A mule in the Siberia Cienaga district, Sierra Nevada de Santa Marta, Colombia. Photo by Universidad Nacional de Colombia.

Voices from the borderlands 2020 is one of several Drugs & (dis)order outputs that aim to shed light on the experiences and perspectives of people involved in illicit drugs in seven borderland regions of Colombia, Afghanistan and Myanmar. 

It is intended for a broad audience of researchers, practitioners and policymakers working on issues related to drugs, development and peacebuilding.

Of course, the ‘voices’ from the borderlands are neither homogenous nor harmonious. Rather, our research has revealed a cacophony of often discordant voices that vary across a range of markers of identity (age, ethnicity, gender, religion etc.); activities (licit and illicit, drug producers, consumers, traffickers, elite or subaltern); location (provincial capital, border districts, poor hinterlands, trafficking hubs), and so forth.

Clearly this leads to questions about which voices to prioritise. Producing this publication has involved the curation of a vast and complex range of material. More broadly, the ‘production’ of ‘evidence’ is an imperfect and politicised process – from decisions about what ‘data’ to collect, to how it is analysed, written about and shared.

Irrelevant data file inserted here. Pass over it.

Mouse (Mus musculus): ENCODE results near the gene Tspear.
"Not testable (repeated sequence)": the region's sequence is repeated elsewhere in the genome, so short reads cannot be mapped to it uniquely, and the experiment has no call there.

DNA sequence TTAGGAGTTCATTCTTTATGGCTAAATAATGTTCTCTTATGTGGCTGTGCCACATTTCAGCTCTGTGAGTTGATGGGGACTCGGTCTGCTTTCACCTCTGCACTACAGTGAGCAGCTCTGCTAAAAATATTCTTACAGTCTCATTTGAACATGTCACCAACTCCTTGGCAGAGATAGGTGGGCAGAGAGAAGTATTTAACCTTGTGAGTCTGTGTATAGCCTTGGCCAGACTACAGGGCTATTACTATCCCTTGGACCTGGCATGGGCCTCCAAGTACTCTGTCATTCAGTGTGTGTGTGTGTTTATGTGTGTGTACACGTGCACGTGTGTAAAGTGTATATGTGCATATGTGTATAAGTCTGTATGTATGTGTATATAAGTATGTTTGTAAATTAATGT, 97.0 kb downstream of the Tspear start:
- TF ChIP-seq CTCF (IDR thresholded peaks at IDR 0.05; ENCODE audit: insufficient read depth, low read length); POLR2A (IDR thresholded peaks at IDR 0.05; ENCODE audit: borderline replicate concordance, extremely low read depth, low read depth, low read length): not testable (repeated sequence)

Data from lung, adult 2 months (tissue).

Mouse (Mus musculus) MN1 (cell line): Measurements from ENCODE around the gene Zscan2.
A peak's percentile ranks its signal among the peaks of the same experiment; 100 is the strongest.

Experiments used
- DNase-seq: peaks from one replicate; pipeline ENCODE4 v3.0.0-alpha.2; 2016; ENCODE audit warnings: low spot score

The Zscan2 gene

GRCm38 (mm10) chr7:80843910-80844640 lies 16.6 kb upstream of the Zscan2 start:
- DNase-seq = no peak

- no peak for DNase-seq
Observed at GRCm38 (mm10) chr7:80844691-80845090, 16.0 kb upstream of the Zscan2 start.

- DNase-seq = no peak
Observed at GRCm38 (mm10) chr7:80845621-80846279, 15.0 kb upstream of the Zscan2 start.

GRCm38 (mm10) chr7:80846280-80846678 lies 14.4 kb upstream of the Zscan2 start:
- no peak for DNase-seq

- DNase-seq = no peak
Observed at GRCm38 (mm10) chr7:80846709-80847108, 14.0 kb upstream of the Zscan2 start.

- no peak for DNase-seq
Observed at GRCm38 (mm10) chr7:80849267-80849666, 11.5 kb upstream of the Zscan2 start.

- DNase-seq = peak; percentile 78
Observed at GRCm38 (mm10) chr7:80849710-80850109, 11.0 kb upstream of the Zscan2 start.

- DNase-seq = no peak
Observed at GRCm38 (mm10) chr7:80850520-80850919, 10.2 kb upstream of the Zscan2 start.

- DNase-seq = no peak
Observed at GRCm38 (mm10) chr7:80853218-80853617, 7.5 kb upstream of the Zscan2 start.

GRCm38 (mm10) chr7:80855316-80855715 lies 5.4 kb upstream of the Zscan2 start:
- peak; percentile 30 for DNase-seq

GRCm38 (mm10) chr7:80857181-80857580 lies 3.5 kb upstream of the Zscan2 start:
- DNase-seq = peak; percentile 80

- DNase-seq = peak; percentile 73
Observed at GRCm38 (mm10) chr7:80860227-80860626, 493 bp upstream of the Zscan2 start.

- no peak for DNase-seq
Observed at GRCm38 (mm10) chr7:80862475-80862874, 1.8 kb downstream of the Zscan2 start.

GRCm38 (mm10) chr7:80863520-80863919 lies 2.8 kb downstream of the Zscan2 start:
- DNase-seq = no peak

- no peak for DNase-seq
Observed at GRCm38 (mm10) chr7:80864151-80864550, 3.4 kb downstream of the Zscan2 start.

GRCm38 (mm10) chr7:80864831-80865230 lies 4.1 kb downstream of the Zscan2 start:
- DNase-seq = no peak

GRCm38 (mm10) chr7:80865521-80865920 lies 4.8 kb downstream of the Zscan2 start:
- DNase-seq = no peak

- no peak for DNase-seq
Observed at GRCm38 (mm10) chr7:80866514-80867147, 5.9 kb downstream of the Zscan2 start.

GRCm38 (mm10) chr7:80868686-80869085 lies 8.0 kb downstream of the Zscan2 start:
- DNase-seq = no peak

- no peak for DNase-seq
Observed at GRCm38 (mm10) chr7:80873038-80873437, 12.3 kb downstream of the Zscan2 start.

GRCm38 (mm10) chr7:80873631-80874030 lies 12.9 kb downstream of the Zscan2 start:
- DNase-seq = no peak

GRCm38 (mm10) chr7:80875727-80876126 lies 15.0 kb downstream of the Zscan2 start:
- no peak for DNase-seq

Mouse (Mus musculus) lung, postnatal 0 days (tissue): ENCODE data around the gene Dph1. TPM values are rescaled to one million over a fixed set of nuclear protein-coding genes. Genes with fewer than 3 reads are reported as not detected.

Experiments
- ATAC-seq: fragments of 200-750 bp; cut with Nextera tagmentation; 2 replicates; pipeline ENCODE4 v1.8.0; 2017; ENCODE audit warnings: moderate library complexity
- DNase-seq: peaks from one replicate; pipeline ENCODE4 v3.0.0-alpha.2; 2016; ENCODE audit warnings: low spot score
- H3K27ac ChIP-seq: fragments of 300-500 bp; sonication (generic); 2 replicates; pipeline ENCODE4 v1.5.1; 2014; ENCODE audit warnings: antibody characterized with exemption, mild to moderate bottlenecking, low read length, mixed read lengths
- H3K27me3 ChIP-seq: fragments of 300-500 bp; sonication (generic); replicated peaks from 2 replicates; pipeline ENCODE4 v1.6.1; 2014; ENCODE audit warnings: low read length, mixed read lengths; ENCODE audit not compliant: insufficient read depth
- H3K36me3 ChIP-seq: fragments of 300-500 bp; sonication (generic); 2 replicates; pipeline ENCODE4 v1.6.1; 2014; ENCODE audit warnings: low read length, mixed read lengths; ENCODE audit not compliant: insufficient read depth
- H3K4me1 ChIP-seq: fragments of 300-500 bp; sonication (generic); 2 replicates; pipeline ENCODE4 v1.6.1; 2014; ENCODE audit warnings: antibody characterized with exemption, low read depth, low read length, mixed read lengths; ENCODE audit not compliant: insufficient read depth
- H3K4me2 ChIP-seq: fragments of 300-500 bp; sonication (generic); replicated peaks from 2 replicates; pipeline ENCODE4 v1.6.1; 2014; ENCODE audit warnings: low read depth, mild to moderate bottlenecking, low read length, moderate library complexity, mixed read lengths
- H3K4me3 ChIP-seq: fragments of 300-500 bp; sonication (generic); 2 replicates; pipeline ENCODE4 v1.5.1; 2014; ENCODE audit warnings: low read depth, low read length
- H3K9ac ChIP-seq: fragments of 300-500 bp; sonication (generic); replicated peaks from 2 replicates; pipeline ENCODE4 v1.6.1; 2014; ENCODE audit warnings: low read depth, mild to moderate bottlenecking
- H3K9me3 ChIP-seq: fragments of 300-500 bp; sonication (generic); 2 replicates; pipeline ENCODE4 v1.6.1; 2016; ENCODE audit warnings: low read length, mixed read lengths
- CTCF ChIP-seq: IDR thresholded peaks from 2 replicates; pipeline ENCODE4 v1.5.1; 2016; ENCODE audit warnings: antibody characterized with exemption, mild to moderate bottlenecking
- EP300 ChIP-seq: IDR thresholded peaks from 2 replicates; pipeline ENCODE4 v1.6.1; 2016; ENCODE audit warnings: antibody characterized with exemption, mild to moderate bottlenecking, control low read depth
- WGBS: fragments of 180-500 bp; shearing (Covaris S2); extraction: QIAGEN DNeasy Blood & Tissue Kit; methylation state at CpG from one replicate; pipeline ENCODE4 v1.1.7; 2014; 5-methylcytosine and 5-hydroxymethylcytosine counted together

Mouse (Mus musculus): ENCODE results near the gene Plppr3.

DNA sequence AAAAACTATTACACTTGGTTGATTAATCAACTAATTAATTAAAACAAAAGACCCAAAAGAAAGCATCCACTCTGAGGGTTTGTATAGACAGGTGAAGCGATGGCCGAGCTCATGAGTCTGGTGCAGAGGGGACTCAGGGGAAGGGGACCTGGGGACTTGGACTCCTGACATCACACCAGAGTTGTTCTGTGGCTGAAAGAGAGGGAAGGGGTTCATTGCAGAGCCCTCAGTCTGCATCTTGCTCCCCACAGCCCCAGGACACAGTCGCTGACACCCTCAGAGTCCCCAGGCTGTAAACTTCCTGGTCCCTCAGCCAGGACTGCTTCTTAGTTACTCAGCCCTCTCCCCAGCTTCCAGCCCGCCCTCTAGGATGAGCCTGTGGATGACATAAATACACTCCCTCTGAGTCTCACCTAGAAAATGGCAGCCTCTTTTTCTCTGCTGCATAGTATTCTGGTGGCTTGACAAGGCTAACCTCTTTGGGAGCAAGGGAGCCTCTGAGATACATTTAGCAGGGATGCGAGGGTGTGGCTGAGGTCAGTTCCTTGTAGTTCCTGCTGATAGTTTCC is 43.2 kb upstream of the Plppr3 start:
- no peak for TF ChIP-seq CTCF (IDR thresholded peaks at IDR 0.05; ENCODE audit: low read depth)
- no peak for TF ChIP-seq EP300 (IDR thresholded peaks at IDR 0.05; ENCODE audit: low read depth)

We believe it is important to be transparent and open about the nature of this process. We do not pretend to be totally impartial, nor do we claim to represent all voices. Our research does not capture the perspectives and experiences of people from all ethnicities, for example. We have struggled, particularly in Afghanistan, to ensure equal access to women’s and men’s voices.

Nevertheless, we have made a conscious effort to highlight the narratives of ‘ordinary’ people such as coca farmers and pickers, cross-border transporters and traders, people who use drugs and their family members – rather than political and economic elites.

In so doing, we aim to share locally grounded insights into the kinds of ‘peace’ and ‘development’ that are being produced or resisted at the margins of the state in Afghanistan, Colombia and Myanmar, and the ways illicit drug economies become entangled with people’s everyday lives.

Our research teams in each country selected key messages using three main criteria. First, the key messages are drawn directly from the Drugs & (dis)order research. This involved hundreds of interviews conducted in 2018 and 2019.

Second, they represent recurring issues emphasised by people from the borderland research sites. Third, these recurring issues offer, in our view, some surprising, counter-intuitive and/or policy-relevant content. Each country section contains further details about the key message selection process and the research on which the key messages are based.

We hope that this publication provides an accurate, honest and qualitatively different representation of people’s lives of struggle, adversity and, occasionally, triumph in the borderlands.